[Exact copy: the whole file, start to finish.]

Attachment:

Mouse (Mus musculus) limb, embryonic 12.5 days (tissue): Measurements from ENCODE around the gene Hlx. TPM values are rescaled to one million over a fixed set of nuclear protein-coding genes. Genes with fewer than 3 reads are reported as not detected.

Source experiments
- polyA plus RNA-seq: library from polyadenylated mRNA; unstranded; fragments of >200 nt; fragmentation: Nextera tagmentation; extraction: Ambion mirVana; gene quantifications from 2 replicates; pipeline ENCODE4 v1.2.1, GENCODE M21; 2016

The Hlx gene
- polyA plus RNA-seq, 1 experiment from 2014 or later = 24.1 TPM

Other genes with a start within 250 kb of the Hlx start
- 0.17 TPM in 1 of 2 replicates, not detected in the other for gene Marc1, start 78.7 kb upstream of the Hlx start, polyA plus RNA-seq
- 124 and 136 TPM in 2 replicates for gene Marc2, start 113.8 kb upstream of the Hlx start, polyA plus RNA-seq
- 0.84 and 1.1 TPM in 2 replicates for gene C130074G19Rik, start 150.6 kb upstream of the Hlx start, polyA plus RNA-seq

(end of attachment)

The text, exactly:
Mouse (Mus musculus) limb, embryonic 12.5 days (tissue): Measurements from ENCODE around the gene Hlx. TPM values are rescaled to one million over a fixed set of nuclear protein-coding genes. Genes with fewer than 3 reads are reported as not detected.

Source experiments
- polyA plus RNA-seq: library from polyadenylated mRNA; unstranded; fragments of >200 nt; fragmentation: Nextera tagmentation; extraction: Ambion mirVana; gene quantifications from 2 replicates; pipeline ENCODE4 v1.2.1, GENCODE M21; 2016

The Hlx gene
- polyA plus RNA-seq, 1 experiment from 2014 or later = 24.1 TPM

Other genes with a start within 250 kb of the Hlx start
- 0.17 TPM in 1 of 2 replicates, not detected in the other for gene Marc1, start 78.7 kb upstream of the Hlx start, polyA plus RNA-seq
- 124 and 136 TPM in 2 replicates for gene Marc2, start 113.8 kb upstream of the Hlx start, polyA plus RNA-seq
- 0.84 and 1.1 TPM in 2 replicates for gene C130074G19Rik, start 150.6 kb upstream of the Hlx start, polyA plus RNA-seq